According to newly released documents, the Food and Drug Administration concluded years ago that many of the antibiotics farmers use on food animals are risky for human health.
The Natural Resources Defense Council, an environmental advocacy group, acquired the documents through the Freedom of Information Act and published a report with the findings on Monday. The documents show that from 2001 to 2010, FDA scientists studied 30 different antibiotics that were approved decades ago, and called 18 of the drugs "high risk" because they could expose humans to antibiotic-resistant bacteria through the food supply. The NRDC says that since then, the FDA has ignored these findings.
"FDA continues to knowingly allow the use of drugs in animal feed that likely pose a 'high risk' to human health," Carmen Cordova, NRDC microbiologist and lead author of the report, said in a statement. "That's a breach of their responsibility and the public trust."
Farmers sometimes give chickens or pigs low doses of antibiotics to help them grow faster or prevent disease. Public health researchers say such non-therapeutic use can lead to drug-resistant bacteria in the animals and those microbes can infect people.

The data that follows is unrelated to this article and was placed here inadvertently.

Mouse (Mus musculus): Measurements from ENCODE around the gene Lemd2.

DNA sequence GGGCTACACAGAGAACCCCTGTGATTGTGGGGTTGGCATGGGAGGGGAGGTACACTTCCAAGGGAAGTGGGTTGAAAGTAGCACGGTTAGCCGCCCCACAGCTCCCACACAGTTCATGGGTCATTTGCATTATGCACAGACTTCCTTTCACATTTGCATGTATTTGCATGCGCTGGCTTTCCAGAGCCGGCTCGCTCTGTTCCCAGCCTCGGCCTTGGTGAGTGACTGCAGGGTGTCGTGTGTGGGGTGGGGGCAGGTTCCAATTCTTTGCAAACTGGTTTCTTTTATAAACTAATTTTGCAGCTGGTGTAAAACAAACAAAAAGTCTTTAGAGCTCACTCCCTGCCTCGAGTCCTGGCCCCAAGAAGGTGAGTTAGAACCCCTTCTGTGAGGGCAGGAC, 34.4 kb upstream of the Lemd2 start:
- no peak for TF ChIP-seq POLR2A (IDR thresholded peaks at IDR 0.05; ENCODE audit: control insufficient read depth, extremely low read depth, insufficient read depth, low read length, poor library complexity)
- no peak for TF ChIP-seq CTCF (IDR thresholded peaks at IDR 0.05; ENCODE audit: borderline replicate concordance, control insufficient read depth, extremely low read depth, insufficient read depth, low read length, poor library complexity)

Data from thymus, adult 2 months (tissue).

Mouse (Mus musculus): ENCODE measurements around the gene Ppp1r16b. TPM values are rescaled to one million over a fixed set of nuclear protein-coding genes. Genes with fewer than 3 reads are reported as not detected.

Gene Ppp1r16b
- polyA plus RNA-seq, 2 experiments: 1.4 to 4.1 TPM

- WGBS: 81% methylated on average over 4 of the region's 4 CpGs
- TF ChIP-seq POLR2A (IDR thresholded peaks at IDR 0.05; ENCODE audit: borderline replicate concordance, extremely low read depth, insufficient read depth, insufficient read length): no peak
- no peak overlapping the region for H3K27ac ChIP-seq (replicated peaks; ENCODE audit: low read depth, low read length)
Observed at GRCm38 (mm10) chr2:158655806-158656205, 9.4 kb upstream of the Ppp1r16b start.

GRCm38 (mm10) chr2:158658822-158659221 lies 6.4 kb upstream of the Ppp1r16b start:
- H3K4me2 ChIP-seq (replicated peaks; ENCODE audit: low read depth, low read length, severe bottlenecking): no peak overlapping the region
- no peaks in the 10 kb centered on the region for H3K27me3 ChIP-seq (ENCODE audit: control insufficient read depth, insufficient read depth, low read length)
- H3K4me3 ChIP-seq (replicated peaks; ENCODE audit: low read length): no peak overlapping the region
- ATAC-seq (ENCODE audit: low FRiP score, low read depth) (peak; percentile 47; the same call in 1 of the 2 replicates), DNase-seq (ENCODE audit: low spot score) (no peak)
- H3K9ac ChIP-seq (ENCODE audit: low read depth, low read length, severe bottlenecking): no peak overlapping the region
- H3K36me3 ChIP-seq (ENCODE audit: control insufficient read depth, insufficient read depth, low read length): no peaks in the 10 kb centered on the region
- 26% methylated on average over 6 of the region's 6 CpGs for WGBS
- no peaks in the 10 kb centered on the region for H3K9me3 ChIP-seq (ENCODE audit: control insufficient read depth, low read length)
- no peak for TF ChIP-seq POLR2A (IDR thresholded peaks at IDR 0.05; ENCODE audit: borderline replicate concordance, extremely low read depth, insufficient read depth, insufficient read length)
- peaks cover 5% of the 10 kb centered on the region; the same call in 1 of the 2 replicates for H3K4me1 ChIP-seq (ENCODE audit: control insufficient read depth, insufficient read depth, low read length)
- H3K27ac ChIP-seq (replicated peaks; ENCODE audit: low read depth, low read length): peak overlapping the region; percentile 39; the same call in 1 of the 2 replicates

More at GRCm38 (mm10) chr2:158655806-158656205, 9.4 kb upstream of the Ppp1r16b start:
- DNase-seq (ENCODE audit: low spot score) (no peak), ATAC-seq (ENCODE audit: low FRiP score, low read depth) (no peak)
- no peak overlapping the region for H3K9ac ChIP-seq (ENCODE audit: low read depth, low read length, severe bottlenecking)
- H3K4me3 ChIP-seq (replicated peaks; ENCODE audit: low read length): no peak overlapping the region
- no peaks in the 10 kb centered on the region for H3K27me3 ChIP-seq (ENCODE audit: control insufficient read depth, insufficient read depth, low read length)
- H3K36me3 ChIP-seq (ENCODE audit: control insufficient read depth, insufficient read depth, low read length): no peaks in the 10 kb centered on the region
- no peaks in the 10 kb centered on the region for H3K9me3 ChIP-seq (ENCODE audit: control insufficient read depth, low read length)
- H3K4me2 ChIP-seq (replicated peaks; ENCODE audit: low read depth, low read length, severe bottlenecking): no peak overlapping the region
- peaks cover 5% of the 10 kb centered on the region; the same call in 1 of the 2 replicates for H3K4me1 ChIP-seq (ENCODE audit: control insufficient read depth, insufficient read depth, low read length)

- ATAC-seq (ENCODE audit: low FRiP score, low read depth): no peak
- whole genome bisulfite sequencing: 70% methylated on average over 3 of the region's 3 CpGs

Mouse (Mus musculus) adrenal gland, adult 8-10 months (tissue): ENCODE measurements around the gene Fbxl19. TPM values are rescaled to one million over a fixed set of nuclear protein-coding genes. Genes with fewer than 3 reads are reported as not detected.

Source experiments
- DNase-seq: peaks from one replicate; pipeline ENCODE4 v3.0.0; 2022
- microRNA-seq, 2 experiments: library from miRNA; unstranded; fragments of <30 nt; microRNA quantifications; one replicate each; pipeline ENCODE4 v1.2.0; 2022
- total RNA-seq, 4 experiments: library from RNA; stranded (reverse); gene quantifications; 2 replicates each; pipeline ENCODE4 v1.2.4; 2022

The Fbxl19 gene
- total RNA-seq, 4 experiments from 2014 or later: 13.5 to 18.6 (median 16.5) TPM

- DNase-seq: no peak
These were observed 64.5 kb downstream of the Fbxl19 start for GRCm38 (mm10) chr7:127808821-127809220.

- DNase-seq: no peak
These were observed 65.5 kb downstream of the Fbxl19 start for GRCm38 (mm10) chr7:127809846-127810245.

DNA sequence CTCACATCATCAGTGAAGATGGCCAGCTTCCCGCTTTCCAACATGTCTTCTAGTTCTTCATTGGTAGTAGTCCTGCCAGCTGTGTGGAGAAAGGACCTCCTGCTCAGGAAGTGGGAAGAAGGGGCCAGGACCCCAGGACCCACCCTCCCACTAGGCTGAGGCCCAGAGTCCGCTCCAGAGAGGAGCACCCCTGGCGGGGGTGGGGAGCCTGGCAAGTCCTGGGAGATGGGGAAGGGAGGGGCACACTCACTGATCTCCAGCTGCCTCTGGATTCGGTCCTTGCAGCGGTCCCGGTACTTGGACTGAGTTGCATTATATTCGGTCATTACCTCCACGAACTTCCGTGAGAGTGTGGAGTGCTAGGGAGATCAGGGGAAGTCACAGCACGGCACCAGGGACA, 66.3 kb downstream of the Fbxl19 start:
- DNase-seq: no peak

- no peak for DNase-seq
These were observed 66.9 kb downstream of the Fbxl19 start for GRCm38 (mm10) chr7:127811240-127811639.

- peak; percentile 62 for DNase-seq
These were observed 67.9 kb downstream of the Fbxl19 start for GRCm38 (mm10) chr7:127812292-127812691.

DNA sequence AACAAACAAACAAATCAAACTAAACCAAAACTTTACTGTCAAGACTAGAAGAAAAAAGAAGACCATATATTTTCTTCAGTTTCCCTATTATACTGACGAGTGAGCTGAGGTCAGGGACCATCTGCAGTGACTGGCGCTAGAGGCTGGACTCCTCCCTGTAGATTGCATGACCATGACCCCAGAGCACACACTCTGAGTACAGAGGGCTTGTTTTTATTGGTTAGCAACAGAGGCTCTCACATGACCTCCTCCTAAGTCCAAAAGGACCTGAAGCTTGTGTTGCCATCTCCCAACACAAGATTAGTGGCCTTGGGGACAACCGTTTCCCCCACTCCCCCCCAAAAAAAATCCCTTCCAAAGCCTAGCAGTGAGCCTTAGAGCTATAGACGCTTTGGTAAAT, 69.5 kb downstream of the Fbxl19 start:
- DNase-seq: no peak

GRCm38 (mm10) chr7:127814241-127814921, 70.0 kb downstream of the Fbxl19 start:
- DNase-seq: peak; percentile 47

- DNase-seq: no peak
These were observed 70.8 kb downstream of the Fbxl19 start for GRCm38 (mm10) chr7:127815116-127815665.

The 30 drugs reviewed by the FDA would not have been approved for non-therapeutic use under current safety guidelines either because they carried a high risk to human health or because there wasn't enough information to determine the risk, the documents show.
The FDA now is moving to phase out the non-therapeutic use of drugs to make farm animals grow faster or use feed more efficiently. But critics say that's happening too slowly.
"NRDC's report reveals that millions of pounds of antibiotics are being fed to livestock without meeting FDA's modern, or even 40-year-old, safety standards," Gail Hansen with the Pew Campaign on Human Health and Industrial Farming tells The Salt in an email. "That underscores just how important it is that FDA gets its new policy right and holds companies to their commitment to comply with it."
In an email, the FDA defended its policy on animal antibiotics. "The FDA is confident that its current strategy to protect the effectiveness of medically important antimicrobials, including penicillins and tetracyclines, is the most efficient and effective way to change the use of these products in animal agriculture," wrote spokeswoman Siobhan DeLancey.